A smile stretches across four-year-old Abel Salazar’s face as he learns to maneuver his new red jeep down the hallway at Victoria West High School. His dad was by his side just in case he needed a little help steering.
Cheryl Clark’s Engineering Math students at West High School designed the adaptations to the battery-powered car Abel’s specific needs. It’s part of a nation-wide program called Go Baby Go, that helps young children with disabilities move about their environment and develop motor skills. Engineering Math is one of the many Career and Technology (CTE) courses offered at VISD.
It took a team of experts within Victoria ISD to create the right adaptations for Abel. Engineering students consulted with district physical therapists and occupational therapists, special services staff, lead electrician, and others to come up with the perfect configuration and put it into action.
Because Abel is not able to propel the car with his feet, the engineering students re-wired the car to have the controls on the steering wheel. So Abel can reach the steering wheel and all of the controls, the seat was repositioned. There is also a separate remote control that will override the in-car controls, which can be used by the therapist for safety.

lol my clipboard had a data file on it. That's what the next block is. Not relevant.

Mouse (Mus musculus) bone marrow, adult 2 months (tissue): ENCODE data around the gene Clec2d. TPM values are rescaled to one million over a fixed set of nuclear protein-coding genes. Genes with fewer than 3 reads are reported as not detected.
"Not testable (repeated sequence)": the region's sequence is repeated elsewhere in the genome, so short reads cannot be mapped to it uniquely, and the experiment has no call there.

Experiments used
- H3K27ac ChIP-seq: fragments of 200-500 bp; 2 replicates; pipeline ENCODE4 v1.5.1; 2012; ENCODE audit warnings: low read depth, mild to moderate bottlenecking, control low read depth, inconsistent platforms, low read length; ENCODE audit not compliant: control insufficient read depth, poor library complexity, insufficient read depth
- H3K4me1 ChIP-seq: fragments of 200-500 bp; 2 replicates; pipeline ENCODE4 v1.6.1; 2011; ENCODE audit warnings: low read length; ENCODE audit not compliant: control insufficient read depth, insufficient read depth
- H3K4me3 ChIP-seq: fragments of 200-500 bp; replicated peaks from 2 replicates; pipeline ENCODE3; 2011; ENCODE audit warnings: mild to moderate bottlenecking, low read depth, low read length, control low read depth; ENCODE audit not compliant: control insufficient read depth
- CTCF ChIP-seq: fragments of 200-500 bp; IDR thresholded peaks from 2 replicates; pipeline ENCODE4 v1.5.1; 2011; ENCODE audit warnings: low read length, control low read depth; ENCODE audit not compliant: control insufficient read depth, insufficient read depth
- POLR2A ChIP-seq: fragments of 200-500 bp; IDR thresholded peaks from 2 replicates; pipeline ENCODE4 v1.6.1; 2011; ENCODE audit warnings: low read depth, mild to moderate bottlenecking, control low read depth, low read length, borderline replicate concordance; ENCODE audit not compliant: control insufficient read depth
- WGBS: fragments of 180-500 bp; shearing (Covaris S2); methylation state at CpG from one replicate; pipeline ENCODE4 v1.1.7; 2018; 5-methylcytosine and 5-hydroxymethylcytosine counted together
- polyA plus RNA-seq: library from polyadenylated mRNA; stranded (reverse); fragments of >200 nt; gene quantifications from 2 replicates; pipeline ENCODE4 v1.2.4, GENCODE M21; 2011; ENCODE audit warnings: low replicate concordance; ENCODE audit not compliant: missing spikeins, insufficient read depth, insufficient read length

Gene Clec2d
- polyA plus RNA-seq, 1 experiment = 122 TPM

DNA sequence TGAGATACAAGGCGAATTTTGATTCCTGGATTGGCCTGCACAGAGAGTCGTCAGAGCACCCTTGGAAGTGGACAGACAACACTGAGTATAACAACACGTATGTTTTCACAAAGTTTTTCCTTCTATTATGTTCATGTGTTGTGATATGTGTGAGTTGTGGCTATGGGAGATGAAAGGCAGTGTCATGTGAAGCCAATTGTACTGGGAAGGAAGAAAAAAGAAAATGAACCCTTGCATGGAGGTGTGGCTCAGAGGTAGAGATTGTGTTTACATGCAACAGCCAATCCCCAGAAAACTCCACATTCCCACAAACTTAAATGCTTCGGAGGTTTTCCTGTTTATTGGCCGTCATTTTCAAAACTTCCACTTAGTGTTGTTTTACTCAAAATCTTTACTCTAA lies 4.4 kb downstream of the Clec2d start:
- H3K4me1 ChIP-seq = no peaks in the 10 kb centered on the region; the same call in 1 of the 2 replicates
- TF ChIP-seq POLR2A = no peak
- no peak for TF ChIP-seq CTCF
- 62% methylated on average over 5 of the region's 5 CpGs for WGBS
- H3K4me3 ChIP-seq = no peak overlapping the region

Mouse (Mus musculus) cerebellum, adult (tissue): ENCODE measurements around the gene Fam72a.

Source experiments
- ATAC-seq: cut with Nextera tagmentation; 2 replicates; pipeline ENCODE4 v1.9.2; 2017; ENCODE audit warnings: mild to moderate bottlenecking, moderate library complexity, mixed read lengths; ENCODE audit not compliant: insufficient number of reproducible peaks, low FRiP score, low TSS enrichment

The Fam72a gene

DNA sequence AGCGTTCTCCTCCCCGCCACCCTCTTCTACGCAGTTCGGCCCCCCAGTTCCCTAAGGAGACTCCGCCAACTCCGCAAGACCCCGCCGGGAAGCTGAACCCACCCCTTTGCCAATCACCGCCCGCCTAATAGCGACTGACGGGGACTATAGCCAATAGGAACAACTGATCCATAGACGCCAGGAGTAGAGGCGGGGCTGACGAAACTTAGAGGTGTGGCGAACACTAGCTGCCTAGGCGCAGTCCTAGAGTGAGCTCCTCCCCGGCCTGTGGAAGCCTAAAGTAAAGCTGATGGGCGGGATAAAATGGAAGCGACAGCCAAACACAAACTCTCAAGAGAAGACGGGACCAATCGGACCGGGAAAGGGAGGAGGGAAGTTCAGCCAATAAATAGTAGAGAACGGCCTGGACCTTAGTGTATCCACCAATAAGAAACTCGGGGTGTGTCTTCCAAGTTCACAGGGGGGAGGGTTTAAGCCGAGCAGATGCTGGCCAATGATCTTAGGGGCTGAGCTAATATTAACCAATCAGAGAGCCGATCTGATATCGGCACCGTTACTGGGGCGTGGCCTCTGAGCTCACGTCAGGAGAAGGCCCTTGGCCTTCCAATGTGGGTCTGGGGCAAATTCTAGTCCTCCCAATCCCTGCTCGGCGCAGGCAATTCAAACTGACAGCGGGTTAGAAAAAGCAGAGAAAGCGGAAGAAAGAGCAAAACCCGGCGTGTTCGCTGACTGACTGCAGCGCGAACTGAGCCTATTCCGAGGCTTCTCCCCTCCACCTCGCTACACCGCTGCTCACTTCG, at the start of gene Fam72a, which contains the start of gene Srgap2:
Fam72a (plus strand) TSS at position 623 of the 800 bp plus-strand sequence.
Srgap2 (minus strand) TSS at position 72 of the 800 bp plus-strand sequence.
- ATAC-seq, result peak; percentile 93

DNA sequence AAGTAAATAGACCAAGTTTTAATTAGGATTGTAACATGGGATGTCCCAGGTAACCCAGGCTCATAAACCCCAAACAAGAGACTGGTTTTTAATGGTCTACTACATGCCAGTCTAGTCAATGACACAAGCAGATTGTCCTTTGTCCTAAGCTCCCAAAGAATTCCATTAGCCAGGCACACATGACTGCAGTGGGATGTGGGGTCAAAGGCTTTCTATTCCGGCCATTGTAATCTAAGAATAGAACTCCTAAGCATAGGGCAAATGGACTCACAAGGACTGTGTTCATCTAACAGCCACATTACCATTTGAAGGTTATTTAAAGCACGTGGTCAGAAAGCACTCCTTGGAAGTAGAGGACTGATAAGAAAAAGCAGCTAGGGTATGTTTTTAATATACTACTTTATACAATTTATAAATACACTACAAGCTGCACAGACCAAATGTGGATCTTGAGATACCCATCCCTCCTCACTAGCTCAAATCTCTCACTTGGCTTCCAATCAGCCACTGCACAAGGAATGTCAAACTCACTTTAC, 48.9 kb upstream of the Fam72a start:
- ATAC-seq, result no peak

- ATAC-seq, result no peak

For their mid-term grade, the students were required to provide a presentation of their newly configured vehicle to the national Go Baby Go program so others can have the opportunity to replicate it.
Abel is the first VISD student to receive one of these adapted ride-on vehicles. It will be used during his therapy sessions at Dudley Elementary School. There are three more vehicles in the process of being adapted for use by other young students with disabilities in VISD.